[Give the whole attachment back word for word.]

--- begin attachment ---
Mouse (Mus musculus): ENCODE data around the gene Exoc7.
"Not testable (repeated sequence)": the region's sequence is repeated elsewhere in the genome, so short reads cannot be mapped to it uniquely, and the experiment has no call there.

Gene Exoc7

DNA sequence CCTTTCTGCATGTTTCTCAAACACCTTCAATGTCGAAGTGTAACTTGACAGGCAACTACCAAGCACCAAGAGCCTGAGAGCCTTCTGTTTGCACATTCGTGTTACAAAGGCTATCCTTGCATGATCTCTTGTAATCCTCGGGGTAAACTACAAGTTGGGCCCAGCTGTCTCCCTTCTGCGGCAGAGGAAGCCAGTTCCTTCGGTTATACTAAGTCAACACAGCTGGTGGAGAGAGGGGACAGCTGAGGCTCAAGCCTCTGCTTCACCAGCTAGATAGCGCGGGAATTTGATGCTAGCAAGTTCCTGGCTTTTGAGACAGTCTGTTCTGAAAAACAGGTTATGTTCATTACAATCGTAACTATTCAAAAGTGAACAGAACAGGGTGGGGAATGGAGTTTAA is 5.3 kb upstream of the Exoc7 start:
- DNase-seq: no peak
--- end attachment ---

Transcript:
Mouse (Mus musculus): ENCODE data around the gene Exoc7.
"Not testable (repeated sequence)": the region's sequence is repeated elsewhere in the genome, so short reads cannot be mapped to it uniquely, and the experiment has no call there.

Gene Exoc7

DNA sequence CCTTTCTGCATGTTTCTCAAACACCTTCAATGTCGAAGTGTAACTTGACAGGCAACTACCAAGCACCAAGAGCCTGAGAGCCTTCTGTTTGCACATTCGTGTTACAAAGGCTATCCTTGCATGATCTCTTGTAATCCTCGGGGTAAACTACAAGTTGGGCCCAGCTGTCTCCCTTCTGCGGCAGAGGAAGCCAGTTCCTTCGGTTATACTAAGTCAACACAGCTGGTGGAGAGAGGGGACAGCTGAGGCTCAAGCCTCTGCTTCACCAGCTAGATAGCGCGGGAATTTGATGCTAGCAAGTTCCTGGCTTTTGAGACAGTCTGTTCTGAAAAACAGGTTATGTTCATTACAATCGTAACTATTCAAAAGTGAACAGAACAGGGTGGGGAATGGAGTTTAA is 5.3 kb upstream of the Exoc7 start:
- DNase-seq: no peak